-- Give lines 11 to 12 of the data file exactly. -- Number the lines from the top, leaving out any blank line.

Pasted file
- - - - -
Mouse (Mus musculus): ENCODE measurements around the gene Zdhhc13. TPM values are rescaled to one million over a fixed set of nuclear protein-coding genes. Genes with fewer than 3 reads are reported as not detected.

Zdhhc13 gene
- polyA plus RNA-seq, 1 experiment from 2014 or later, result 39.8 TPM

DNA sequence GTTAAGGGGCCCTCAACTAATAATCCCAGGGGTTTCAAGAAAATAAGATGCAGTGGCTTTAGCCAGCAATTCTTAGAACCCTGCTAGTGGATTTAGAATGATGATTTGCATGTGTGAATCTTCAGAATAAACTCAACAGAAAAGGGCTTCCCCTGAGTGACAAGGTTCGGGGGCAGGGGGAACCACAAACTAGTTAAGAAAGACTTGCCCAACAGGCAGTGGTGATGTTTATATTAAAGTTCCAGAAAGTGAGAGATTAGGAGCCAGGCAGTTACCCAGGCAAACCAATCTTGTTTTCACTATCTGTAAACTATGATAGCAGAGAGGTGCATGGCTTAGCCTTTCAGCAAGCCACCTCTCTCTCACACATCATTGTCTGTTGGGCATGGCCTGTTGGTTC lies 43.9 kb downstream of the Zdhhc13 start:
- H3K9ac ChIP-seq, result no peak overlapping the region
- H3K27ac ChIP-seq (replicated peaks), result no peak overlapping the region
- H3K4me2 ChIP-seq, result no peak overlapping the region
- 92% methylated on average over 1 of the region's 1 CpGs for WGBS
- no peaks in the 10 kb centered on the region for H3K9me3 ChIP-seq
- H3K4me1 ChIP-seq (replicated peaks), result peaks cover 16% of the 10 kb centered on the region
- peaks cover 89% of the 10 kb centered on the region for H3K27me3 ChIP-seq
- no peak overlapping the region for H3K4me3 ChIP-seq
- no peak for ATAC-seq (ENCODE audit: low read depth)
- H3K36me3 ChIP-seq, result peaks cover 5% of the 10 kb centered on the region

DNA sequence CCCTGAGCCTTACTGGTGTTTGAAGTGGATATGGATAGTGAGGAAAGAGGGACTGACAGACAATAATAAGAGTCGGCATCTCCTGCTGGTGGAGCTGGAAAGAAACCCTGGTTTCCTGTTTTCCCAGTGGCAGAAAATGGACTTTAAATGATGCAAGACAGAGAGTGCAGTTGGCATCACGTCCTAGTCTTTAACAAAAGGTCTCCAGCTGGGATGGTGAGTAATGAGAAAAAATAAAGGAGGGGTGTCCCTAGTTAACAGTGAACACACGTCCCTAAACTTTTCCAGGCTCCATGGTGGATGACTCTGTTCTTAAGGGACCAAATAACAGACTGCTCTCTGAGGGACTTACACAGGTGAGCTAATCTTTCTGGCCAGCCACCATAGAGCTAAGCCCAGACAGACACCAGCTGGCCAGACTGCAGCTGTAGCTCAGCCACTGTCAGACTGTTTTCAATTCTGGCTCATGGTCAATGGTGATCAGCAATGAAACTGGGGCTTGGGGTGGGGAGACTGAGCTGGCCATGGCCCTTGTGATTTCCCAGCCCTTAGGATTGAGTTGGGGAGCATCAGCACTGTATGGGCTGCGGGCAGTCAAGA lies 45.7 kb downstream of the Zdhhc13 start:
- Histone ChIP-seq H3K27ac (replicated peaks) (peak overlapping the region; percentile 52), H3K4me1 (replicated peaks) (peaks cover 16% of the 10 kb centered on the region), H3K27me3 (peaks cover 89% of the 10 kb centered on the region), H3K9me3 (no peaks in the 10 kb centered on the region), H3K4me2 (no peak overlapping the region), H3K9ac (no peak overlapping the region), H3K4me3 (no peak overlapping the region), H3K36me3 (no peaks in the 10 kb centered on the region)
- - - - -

- peaks cover 89% of the 10 kb centered on the region for H3K27me3 ChIP-seq
- no peak overlapping the region for H3K4me3 ChIP-seq